Big Voice Jack has been at the forefront of the distinctive South African pennywhistle sound for five decades now and with a new album and documentary about his life out at the moment, the old man of the pennywhistle' is not slowing down for anything. Considered the leading pennywhistle player in the land. Big Voice Jack, who is now well into his sixties, still brings to his music the vibrancy, authenticity and spirit that is reminiscent of Johannesburg in the early 50's when the pennywhistle could be heard on street corners all over the city and Aaron Jack Lerole (his real name) was a kid with big dreams.

Jake meets the press in New York.
Big Voice Jack started his musical career at an early age in the dusty township of Alexandra on the outskirts of Johannesburg. In the late 40's and early 50's, Alexandra was alive with bands playing various styles of music. There were brass bands, jazz bands, bands playing marabi, boogy woogy and progressive jazz, but the sound that really captured young Jack's heart was the sound of the pennywhistle. On weekends in Alexandra, Big Voice Jack furthered his love for the pennywhistle sound by following his favourite bands through the streets of Alexandra as they marched and played. The group that captured young Jack's attention consisted of a rather bizarre lot of men who used to dress up in Scottish kilts and march through the streets playing pennywhistles and home made drums made from rubber and bottle tops. " We used to call them 'Amaskotish',"says Big Voice Jack. "I saw these men and from then on I urged my parents to get me a pennywhistle."

Big Voice Jack taught himself to play by rehearsing all the popular songs of the time. Songs like "In the mood" and "The Chattanooga Choo Choo", and once he became good enough he joined the older men and went out with them on weekends to play for money.

In 1952, Big Voice Jack recorded his debut 78 inch single with Troubadour Records called "Fislasiya Rhala". Over the next couple of years he recorded many singles and by 1956 he was starting to receive recognition for his unmatched skill with the pennywhistle. He formed a band with his brother Alias Lerole, David Rhamamosa. Peter Khumalo and Zeph Nkabinde called The Alexandra Shamba Boys and recorded an album that became hugely popular in the dancehalls and shebeens of South Africa. "Suddenly I had an entourage," remembers Jack, "and people used to follow me through the streets like I was a preacher." Jack and his band used to march from one end of the city to the other, playing and collecting money as they went. This was during the dark days of apartheid South Africa, and the band members were frequently arrested for causing a public disturbance. "We used to just pay the fine and carry on playing," says Jack. One of the other dangers at the time were the gangsters who would frequently pressurise bands for protection money. For this reason, Jack and his band used to carry tomahawks around with them for protection money. For this reason, Jack and his band used to carry around tomahawks around with them for protection. By the end of the 50's the pennywhistle had gained in popularity so much so that international audiences began to be interested in the sound. Jack had become involved with a theatre group called "Gibelani Madoda" and he accompanied them on his first international trip when they set off for a tour of Italy. The tour was to take Jack through the dancehalls and theatres of Europe where his pennywhistles were gaining new converts with every show.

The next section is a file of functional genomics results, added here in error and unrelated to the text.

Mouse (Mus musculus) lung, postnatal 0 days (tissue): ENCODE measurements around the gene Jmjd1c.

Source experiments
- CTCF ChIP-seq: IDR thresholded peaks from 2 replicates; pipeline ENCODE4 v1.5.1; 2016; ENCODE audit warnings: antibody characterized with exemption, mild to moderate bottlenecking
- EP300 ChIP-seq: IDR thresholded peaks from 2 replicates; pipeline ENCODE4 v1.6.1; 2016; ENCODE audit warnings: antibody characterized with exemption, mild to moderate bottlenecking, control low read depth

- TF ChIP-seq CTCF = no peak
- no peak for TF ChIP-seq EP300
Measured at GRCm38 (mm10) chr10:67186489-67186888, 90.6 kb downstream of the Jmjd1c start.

In the early 60's Jack returned to South Africa and embarked on a solo career. It was at this time that he got the name Big Voice Jack because of the distinctive singing style he employed, a deep groaning style that striped his vocal cords forever. Jack's solo career took off and he put out many hit singles throughout the 60's and 70's, "Cherry Beat", "Big Voice Jack no1" and "Jacking Jack" were some of his more popular hits. In the 80's Jack was involved with many South African and international musicians. He worked with Malcolm McLaren, the maverick genius behind the Sex Pistols, and was involved in numerous other projects in television and theatre.

He continued to tour both locally and abroad, playing in Africa and in European countries like Switzerland, Spain, France, Austria and many others. However, it was at The Bassline Jazz Club in Melville Johannesburg that Jack's finest moment was set in motion. Jack was playing at the club and Dave Mathews, guitarist, songwriter and singer with the internationally acclaimed Dave Mathews Band, was in the audience. Dave's saxophonist had asked him to pick up a few pennywhistles while he was visiting South Africa and Dave approached Big Voice Jack after the gig to ask him where he could find them. Big Voice Jack decided to rather give his own whistles to Mathews. "I thought that I would never play in a big stadium in America, so I wanted my whistles to be there," says Jack."So I gave them to him."

Big Voice Jack's generosity was repaid when the Dave Mathews Band invited him to come over to the States and play two gigs with them at the Foxboro stadium in Boston and the Giants stadium in New York. This invitation from arguably the hottest rock act in America at the moment is a fitting tribute to the lasting contribution that Big Voice Jack has made to South African music, and went down a treat. Jack's gigs with the Dave Mathews Band were recorded in a documentary by South African filmmaker Jonathan Dorfman called "Back to Alexandra." The film shows Jack on stage before an 88,000 strong crowd, jiving and jamming with the band like a man half his age. He went down so well that the band even asked him to play one of his own tunes, "Back to Alexandra," a song in which Jack gives vent to his lifelong hatred for guns.

He has just completed a memorable tour, is the star of a documentary and just to round it off, the old man of the pennywhistle has recently released an album, Colours and Moods, which will be released internationally through GMI. The album was recorded live at the Bassline in September '98 and mastered at the SABC studios. It features original material written by Big Voice Jack over the years, some of which dates back to the 50's. "The album has a live quality that makes you feel like you are watching the band as they walk through the streets of Alexandra. It has an authenticity and nostalgic feeling that makes it novel," says Brad Holmes, Big Voice Jack's manager. He has come a long way from the streets of the townships where he learnt to make his music, and if you listen to the energy, vibrancy and skill displayed in Colours and Moods, you have the feel that Big Voice Jack has a long way yet to go.

For further information contact:

Brad Holmes at The Bassline Management or Antos Sella at Gallo Music International Tel: (011) 788-0400 Fax: (011) 442-6190
Email: bassline@icon.co.za